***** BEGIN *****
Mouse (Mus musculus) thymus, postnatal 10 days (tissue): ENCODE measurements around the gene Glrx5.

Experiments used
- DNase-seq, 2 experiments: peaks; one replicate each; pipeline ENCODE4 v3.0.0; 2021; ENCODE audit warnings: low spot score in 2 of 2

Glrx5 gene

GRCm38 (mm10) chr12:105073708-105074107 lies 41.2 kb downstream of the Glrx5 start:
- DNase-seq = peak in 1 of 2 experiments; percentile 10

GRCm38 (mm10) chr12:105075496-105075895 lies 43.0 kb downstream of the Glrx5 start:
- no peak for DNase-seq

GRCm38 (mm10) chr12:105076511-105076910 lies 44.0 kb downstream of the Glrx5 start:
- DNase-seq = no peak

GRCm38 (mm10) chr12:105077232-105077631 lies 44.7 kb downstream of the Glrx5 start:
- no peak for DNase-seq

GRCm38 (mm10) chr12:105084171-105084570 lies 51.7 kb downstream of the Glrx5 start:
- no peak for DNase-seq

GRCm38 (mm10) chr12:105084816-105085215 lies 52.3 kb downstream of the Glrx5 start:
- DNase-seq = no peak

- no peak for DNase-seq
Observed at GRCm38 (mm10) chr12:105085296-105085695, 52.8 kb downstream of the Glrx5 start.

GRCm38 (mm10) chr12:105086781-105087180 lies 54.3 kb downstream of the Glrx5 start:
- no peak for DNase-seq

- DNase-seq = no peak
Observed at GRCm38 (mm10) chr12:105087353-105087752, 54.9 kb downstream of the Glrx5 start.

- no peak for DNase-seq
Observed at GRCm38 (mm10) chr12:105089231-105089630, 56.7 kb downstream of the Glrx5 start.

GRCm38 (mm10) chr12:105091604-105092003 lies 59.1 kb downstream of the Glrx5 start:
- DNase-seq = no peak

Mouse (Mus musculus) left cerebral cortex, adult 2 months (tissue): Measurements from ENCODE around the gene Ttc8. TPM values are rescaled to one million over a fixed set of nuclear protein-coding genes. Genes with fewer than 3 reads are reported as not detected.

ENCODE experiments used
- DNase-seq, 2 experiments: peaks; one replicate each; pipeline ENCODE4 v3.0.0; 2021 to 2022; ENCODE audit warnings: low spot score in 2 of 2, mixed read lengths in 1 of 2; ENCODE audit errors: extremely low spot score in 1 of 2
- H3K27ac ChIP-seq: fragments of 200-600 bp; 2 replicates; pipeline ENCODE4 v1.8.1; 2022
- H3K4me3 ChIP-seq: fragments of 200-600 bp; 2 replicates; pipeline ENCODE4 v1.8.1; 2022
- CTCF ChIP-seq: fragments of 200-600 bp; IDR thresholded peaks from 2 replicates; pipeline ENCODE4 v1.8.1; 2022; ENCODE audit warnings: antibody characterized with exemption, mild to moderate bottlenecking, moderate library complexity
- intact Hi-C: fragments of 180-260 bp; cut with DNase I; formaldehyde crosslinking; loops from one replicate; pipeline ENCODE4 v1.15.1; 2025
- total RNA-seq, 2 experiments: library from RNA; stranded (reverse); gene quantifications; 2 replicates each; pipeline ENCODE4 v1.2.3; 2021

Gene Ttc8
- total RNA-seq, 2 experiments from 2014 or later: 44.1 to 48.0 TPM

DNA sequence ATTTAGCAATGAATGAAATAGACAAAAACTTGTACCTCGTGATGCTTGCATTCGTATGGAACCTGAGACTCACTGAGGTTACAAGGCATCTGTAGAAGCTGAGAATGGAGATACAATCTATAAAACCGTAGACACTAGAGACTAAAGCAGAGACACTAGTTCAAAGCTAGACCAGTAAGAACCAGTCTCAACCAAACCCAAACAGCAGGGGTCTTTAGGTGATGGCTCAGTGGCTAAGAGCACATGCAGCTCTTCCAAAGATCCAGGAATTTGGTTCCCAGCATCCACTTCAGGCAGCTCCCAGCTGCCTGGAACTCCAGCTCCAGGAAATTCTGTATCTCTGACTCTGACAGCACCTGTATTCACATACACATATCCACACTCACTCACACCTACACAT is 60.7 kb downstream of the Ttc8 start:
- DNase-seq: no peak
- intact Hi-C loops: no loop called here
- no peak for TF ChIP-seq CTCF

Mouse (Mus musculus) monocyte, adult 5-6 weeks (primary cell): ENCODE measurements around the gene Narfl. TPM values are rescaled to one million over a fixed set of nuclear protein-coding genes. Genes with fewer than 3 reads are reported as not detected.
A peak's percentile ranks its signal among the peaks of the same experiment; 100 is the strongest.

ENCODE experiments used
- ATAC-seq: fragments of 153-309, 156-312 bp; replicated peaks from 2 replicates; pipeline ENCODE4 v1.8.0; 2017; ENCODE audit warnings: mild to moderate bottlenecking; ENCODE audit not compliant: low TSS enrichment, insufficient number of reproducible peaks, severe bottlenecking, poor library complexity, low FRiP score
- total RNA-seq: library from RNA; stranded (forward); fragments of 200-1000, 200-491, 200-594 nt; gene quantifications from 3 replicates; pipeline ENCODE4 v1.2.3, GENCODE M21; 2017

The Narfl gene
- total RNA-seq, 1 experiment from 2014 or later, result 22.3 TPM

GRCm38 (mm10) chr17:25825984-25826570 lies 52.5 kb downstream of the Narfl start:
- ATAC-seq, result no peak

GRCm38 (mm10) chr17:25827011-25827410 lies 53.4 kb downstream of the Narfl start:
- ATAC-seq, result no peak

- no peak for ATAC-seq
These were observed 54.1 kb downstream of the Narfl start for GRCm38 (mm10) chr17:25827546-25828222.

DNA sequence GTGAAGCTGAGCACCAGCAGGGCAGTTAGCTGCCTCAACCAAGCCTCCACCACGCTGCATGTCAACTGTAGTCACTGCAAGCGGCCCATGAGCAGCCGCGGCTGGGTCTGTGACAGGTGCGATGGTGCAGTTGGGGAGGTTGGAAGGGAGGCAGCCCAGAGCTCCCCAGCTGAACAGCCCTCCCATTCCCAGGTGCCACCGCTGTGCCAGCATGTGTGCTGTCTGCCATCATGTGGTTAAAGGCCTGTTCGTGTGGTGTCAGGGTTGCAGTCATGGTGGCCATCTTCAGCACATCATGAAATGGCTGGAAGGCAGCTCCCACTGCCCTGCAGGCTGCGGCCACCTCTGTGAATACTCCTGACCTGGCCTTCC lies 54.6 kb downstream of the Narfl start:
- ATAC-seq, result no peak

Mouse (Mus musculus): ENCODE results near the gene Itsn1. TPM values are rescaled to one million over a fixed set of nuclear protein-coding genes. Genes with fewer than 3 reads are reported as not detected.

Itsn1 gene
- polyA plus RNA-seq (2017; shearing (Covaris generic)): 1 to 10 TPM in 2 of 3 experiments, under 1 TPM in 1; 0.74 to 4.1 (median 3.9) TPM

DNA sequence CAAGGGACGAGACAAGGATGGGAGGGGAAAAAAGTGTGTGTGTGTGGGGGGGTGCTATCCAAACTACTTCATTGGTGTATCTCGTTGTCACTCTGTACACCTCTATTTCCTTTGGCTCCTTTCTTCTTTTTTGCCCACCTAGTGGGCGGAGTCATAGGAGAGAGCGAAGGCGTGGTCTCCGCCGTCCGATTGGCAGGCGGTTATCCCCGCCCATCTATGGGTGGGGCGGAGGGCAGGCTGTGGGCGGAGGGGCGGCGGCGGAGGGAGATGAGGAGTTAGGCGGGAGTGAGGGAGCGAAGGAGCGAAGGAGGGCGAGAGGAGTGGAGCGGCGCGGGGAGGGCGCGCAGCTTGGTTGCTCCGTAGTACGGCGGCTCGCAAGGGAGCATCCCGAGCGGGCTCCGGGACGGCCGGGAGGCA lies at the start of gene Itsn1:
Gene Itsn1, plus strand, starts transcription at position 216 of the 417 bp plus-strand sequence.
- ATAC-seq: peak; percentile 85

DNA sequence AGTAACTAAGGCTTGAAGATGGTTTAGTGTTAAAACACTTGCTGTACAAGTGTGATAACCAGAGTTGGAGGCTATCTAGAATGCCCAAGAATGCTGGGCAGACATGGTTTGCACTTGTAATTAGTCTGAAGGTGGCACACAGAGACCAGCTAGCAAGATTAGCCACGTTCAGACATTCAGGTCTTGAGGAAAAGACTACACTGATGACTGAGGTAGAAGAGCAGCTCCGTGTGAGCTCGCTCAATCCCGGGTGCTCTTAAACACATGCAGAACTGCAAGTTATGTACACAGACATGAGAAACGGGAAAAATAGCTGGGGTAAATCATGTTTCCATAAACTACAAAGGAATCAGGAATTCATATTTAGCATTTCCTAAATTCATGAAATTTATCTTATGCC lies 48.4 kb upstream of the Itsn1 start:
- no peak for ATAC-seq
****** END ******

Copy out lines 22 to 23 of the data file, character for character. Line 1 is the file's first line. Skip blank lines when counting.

Observed at GRCm38 (mm10) chr12:105087353-105087752, 54.9 kb downstream of the Glrx5 start.

- no peak for DNase-seq